I received the announcement below a bit late (just today) but if you’re interested and free tomorrow there will be a live broadcast of the event.
“Discovering an Unpublished Eric Williams’ Manuscript: ‘The Blackest Thing in Slavery Was Not the Black Man’”
Dr. Brinsley Samaroo, Professor of History, University of the West Indies, St. Augustine
Wednesday, March 7
10am to 12pm
The Institute of Caribbean Studies, of the University of Puerto Rico-Río Piedras (UPR-RP), invites the academic community and the general public to the lecture “Discovering an Unpublished Eric Williams’ Manuscript: ‘The Blackest Thing in Slavery Was Not the Black Man’” by Dr. Brinsley Samaroo, Professor of History, University of the West Indies, St. Augustine;
Research Fellow, University of Trinidad and Tobago. Dr. Humberto García Muñíz, Institute of Caribbean Studies, UPR-RP, will comment the lecture. The activity will be held on Wednesday, March 7, from 10:00 to 12:00 p.m. in Amphitheatre Manuel Maldonado Denis (CRA 108) of Carmen Rivera de Alvarado (CRA) Building, Faculty of the Social Sciences, UPR-RP.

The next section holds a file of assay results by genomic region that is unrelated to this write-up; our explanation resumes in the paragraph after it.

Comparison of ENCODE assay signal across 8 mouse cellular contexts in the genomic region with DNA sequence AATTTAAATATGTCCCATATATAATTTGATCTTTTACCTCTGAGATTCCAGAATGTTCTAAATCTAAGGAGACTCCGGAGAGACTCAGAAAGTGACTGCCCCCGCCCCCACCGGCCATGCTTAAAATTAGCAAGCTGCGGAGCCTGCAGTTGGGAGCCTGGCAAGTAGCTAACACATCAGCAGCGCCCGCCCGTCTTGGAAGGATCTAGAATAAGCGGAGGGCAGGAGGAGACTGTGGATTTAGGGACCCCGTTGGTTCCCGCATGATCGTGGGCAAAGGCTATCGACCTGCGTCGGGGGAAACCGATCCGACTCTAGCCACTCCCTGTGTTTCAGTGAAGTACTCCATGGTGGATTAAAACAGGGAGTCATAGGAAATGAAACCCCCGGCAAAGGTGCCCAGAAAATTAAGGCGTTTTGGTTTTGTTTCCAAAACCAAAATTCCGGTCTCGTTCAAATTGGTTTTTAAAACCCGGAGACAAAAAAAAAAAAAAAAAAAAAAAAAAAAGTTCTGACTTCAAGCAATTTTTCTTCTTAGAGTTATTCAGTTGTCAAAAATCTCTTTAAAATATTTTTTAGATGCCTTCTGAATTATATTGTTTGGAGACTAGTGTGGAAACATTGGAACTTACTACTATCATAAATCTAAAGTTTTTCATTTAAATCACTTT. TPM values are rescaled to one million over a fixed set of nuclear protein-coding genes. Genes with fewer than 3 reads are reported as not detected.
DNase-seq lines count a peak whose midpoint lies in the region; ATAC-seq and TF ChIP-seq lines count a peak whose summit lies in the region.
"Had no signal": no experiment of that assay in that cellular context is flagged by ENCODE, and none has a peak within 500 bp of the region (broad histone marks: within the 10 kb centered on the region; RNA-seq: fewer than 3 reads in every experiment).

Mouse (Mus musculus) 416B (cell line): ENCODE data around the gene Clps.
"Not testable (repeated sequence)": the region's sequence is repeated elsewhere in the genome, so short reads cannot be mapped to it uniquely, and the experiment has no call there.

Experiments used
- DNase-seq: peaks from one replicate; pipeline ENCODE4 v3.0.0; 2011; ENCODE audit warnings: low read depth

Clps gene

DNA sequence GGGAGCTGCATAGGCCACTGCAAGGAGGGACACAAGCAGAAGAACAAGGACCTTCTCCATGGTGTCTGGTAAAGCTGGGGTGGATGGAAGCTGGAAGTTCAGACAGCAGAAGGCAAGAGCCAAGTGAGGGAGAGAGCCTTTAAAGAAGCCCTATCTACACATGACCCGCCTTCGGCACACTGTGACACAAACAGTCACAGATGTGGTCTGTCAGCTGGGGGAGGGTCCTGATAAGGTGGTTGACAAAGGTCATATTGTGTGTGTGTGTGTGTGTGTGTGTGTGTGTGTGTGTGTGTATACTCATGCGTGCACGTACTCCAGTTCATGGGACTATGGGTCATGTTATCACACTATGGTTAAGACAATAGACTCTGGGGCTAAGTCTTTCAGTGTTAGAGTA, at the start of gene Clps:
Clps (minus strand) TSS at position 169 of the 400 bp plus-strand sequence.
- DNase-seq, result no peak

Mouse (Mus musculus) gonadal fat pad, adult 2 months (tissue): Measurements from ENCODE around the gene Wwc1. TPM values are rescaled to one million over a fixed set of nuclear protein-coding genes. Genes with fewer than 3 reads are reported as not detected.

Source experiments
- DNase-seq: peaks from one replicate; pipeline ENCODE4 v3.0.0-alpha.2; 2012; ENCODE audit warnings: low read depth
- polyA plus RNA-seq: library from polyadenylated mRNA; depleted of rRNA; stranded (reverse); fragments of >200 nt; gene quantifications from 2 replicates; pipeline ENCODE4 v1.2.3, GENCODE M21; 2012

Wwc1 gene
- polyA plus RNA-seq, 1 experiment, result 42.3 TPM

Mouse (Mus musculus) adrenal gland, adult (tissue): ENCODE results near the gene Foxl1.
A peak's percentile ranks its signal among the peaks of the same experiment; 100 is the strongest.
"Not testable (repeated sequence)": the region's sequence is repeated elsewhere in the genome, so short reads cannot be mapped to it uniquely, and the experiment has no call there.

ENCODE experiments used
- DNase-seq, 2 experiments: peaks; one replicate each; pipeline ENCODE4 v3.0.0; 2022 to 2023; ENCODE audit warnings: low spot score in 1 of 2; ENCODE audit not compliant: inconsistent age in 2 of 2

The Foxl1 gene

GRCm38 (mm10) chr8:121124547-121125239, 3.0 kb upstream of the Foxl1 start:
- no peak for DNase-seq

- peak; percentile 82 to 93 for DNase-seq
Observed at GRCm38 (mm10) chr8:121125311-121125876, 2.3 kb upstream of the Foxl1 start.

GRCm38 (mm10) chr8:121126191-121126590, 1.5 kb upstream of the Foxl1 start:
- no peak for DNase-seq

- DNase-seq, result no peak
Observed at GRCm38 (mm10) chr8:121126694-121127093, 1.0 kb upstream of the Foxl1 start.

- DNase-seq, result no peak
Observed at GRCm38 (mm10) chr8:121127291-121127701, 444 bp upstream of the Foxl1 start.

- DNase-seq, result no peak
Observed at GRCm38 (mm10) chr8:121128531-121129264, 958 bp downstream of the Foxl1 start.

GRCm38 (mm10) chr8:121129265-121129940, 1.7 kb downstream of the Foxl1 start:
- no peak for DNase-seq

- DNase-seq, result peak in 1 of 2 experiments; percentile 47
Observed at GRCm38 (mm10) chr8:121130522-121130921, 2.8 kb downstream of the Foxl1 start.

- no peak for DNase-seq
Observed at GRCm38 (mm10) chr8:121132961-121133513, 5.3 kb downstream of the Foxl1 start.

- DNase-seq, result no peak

Comments and suggestions on this presentation will be very welcome at: firstname.lastname@example.org
Dr. Eric Williams (1911-1981) has a long and distinguished career as a writer and a politician. Torn between politics and academics, he sought relief from the turbulent political world in his considerable collection of books. During the last decade of his life, he produced a final comprehensive volume in last testament, completed by 1973, focused on slavery, his lifelong commitment. He called this last tome “the blackest thing in slavery was not the black man,” meaning that there were other shadier dealings in slavery than the African slave. After completion of the manuscript he abandoned it, pending his inclusion of a section on Asian bonded labour worldwide. By 1976 he completed this self-imposed assignment, by writing two chapters under the heading “Cooliesm”. The presentation critically examines the two versions of the work, outlining the major themes and suggesting reasons for the non-publication of this valuable text. In this centenary year of ! Dr. Williams’ birth it is important to recognize his scholarship at a time when the interpretation of our Caribbean past was mainly through foreign lenses.